The standard of review on a venue transfer challenge is whether the district court abused its discretion. State v. Blom, 682 N.W.2d 578, 607 (Minn.2004); State v. Fratzke, 354 N.W.2d 402, 406 (Minn.1984); see also State v. Webber, 292 N.W.2d 5, 12 (Minn.1980) (reviewing for an abuse of discretion the district court's decision to change venue to a county to which the defendant objected).
Fairbanks challenges the district court's exercise of discretion in two respects. First, Fairbanks posits that the new venue did not cure the concern that prompted his original motion: prejudicial pretrial publicity. Fairbanks claims that much of the pretrial publicity was sympathetic to Deputy Dewey and “demonized” Fairbanks. He argues that the prejudicial publicity was not mitigated adequately because the district court moved the trial to a courthouse only 55 miles from where the alleged crime occurred.
Second, Fairbanks argues that the comparative racial demographics of the new venue deprived him of his right to a fair trial. Fairbanks notes that the district court moved the case from Mahnomen County, which is 40% Native American, to Polk County, which is less than 2% Native American.
Turning first to allegedly prejudicial publicity, a change of venue from the county where the alleged crime occurred is warranted when “potentially prejudicial material creates a reasonable likelihood that a fair trial cannot be had.” Minn. R.Crim. P. 25 .02, subd. 3. While Fairbanks' motion under Rule 25.02 was not opposed by the State and was granted by the district court, Fairbanks contends that the district court abused its discretion in the relief granted. To prevail, Fairbanks must prove that he suffered actual prejudice from pretrial publicity in the new venue. See State v. Warren, 592 N.W.2d 440, 447–48 (Minn.1999); State v. Everett, 472 N.W.2d 864, 866 (Minn.1991); State v. Kinsky, 348 N.W.2d 319, 323 (Minn.1984). To prove actual prejudice from pretrial publicity, Fairbanks must show that the pretrial publicity influenced the specific jurors involved in the case. Warren, 592 N.W.2d at 447–48. “The mere fact that a juror has been exposed to pretrial publicity is insufficient to show prejudice.” Id. at 449. Rather, the test is whether a prospective juror can set aside an impression or opinion and render an impartial verdict. Id. at 447–48.
In determining whether a defendant suffered actual prejudice, we consider, among other things, whether the pretrial publicity was factual. Id. at 448; Everett, 472 N.W.2d at 866. We also consider the length of time between the publicity and the trial. Warren, 592 N.W.2d at 448; Fratzke, 354 N.W.2d at 407; State v. Swain, 269 N.W.2d 707, 720 (Minn.1978); State v. Hogan, 297 Minn. 430, 437, 212 N.W.2d 664, 669 (1973). And we consider whether any potential prejudice was mitigated at trial, including whether the defendant had a full and fair opportunity to question prospective jurors about the publicity and challenge those not considered impartial. Warren, 592 N.W.2d at 448.
Fairbanks fails to show actual prejudice from pretrial publicity in the new venue. We have reviewed carefully the publicity about which Fairbanks complains and conclude that most of it is factual. Many of the articles that Fairbanks characterizes as opinionated and inflammatory reveal sympathy for Deputy Dewey and his family that did not result in prejudice to Fairbanks.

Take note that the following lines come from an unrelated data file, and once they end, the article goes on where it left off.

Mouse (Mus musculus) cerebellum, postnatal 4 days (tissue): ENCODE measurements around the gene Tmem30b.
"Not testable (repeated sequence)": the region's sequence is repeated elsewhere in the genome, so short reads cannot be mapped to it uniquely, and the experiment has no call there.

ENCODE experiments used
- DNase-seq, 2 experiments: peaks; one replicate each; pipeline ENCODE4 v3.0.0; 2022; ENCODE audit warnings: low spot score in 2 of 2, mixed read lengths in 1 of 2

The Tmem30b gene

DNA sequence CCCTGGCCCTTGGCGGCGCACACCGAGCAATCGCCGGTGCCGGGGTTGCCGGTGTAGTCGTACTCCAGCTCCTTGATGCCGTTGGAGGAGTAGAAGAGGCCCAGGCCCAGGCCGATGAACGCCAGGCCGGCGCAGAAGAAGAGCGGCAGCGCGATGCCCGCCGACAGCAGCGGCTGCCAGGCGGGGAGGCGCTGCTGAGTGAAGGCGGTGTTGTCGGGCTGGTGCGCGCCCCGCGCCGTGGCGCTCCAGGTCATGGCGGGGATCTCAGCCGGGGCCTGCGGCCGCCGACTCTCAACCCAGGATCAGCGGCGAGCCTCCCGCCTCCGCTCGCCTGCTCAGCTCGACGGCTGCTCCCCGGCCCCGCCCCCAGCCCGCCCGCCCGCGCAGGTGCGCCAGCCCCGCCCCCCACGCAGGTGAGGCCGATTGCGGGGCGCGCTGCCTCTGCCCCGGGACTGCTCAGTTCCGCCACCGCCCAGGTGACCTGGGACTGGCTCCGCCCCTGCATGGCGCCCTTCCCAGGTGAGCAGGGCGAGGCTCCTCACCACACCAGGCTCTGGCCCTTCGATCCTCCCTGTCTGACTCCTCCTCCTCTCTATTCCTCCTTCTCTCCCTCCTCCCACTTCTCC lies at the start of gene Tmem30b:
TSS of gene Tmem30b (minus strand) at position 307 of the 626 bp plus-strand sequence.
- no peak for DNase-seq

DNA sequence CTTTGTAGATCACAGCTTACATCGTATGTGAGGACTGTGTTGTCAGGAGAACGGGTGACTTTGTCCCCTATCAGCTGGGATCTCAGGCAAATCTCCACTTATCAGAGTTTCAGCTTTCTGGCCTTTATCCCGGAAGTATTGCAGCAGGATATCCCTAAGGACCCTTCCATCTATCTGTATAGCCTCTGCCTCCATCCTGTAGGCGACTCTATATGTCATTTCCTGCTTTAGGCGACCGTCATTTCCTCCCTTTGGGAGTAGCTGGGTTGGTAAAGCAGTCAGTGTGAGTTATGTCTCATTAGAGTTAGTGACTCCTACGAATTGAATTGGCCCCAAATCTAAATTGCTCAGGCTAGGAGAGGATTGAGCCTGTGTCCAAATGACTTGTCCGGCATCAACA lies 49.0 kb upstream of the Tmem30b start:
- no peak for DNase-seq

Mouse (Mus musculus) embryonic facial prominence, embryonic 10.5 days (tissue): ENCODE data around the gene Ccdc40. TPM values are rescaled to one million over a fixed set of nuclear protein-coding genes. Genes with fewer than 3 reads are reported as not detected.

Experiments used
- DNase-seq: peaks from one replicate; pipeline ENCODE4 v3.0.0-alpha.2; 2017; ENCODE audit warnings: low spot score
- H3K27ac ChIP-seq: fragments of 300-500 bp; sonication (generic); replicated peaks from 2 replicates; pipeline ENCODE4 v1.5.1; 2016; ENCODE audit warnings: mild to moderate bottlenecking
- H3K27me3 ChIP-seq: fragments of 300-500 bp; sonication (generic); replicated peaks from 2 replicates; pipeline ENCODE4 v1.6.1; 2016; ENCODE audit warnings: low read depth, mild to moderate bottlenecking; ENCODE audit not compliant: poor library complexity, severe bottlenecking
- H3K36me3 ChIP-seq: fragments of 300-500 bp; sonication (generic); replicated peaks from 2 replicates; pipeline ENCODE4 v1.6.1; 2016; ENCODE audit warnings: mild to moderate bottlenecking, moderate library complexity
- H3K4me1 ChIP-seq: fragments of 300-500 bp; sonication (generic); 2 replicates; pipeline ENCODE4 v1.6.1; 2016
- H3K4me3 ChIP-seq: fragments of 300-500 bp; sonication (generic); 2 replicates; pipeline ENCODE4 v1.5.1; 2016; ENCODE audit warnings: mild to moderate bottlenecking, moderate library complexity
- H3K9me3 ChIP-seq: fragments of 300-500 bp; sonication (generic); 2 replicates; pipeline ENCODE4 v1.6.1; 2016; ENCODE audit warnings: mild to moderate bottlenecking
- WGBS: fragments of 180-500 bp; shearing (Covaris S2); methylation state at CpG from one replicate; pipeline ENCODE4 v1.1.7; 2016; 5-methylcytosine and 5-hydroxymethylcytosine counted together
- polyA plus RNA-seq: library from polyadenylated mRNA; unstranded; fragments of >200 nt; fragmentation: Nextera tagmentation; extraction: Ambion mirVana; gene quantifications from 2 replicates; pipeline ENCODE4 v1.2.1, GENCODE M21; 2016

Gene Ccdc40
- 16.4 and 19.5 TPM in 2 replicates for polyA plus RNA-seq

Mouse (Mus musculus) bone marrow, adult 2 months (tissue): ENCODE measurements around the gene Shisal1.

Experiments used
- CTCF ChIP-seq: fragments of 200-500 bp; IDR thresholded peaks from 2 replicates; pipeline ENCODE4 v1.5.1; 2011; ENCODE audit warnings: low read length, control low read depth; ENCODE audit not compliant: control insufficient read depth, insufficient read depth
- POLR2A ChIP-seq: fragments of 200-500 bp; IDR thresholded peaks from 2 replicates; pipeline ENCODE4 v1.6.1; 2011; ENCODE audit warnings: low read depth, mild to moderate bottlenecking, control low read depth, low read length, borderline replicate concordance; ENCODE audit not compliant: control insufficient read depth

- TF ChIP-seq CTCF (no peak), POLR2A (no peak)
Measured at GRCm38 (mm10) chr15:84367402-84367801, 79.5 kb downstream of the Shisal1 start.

Moreover, any potential prejudice from nonfactual material was mitigated because a considerable period of time passed between much of the publicity and Fairbanks' trial. Of the 119 articles Fairbanks submitted with his motion to change venue from Polk County, most were published 11 months or more before trial. While the press continued to cover the case as the trial approached, the coverage was generally confined to statements of fact.
Any potential prejudice from nonfactual material was further mitigated by the district court's appropriate steps to make sure that Fairbanks received a fair trial before an impartial jury. A jury questionnaire was used. The district court directed that the State confer with the defense to identify in advance any jurors who should not be summoned to voir dire. The district court granted additional peremptory challenges to both parties. The district court conducted individual voir dire outside the presence of the other jurors, as required in first-degree murder cases by Minn. R.Crim. P. 26.02, subd. 4(3)(d). During voir dire, the district court properly gave Fairbanks' attorneys ample opportunity to question the prospective jurors about their exposure to prejudicial publicity so Fairbanks could use the additional challenges intelligently. The voir dire generated more than 4,000 pages of transcript. None of the 16 jurors selected had formed any opinion about the case, and all stated that they could set aside anything they had heard about the case and be fair and impartial. Moreover, Fairbanks did not use all of his peremptory challenges until alternate jurors were selected. See Warren, 592 N.W.2d at 448 (stating that unused peremptory challenges suggest that a defendant was satisfied that the jurors selected would be unbiased).
Nothing submitted by Fairbanks, to the district court or on this appeal, shows that the pretrial publicity actually influenced the specific jurors involved in the case. See id. at 447–48. Accordingly, with respect to alleged prejudicial publicity, the district court did not abuse its discretion in transferring the case to Polk County and thereafter denying Fairbanks' motion to move it elsewhere.